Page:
Charles Givre on the impetus for training all security teams in basic data science
The O’Reilly Security Podcast: The growing role of data science in security, data literacy outside the technical realm, and practical applications of machine learning.
In this episode of the Security Podcast, I talk with Charles Givre, senior lead data scientist at Orbital Insight. We discuss how data science skills are increasingly important for security professionals, the critical role of data scientists in making the results of their work accessible to even nontechnical stakeholders, and using machine learning as a dynamic filter for vast amounts of data.
Here are some highlights:
Data science skills are becoming requisite for security teams
I expect to see two trends in the next few years. First, I think we’re going to see tools becoming much smarter. Not to suggest they’re not smart now, but I think we’re going to see the builders of security-related tools integrating more and more data science. We’re already seeing a lot of tools claiming they use machine learning to do anomaly detection and similar tasks. We’re going to see even more of that.
Secondly, I think rudimentary data science skills are going to become a core competency for security professionals. Considering, I expect we are going to increasingly see security jobs requiring some understanding of core data science principles like machine learning, big data, and data visualization. Of course, I still think there will be a need for data scientists. Data scientists are going to continue to do important work in security, but I also think basic data science skills are going to proliferate throughout the overall security community.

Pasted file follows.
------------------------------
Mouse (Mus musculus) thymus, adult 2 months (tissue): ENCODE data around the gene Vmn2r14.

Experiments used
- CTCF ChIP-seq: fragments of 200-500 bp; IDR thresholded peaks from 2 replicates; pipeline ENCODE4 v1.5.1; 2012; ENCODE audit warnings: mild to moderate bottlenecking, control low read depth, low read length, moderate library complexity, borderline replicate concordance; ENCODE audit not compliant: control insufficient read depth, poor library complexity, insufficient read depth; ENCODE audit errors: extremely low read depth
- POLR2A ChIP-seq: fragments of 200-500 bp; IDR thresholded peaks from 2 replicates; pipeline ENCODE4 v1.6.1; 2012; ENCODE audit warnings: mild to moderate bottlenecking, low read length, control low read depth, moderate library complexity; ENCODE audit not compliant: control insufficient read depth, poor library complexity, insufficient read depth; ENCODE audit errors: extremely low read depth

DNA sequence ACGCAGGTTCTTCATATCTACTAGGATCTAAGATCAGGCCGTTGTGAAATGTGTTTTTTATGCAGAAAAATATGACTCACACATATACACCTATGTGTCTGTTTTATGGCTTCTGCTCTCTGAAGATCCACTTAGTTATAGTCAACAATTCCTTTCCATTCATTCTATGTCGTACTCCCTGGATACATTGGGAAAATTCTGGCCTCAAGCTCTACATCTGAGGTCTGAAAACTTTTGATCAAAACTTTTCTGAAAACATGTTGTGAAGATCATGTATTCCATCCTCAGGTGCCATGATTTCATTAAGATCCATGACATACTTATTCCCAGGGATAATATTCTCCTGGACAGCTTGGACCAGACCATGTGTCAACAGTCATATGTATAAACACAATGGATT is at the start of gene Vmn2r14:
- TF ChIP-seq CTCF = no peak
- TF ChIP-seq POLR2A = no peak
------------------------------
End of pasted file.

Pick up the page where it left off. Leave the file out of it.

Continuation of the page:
Data literacy for all
I’m hopeful we’re going to start seeing more growth in data literacy training for management and nontechnical staff, because it’s going to be increasingly important. In the years to come, management and executive-level professionals will need to understand the basics—maybe not a technical understanding, but at least a conceptual understanding of what these techniques can accomplish.
Along those lines, one of the core competencies of a data scientist is, or at least arguably should be, communication skills. I’d include data visualization in that skillset. You can use the most advanced modeling techniques and produce the most amazing results, but if you can’t communicate that in an effective manner to a stakeholder, then your work is not likely to be accepted, adopted, or trusted. As such, making results accessible is really a vital component of a data scientist’s work.
Machine learning as a dynamic filter for security data
Machine learning and deep learning have definitely become the buzzwords du jour of the security world, but they genuinely bring a lot of value to the table. In my opinion, the biggest value machine learning brings to the table is the ability to learn and identify new patterns and behaviors that represent threats. When I teach machine learning classes, one of the examples I use is domain-generating algorithm detection. You can do this with a whitelist or a blacklist, but neither one of these is going to be the most effective approach. There’s been a lot of success in using machine learning to identify this, allowing you to then mitigate the threat. A colleague of mine, Austin Taylor, gave a presentation and wrote a blog post about this as well—about how machine learning fits in the overall schema. He views data science in security as being most useful in building a very dynamic filter for your data.
If you imagine an inverted triangle, you begin examining tons and tons of data, but you can use machine learning to filter out the vast majority of it. From there, a human might still have to look at the remaining portion. By applying several layers of machine learning to that initial ingested data, you can efficiently filter out the stuff that’s not of interest.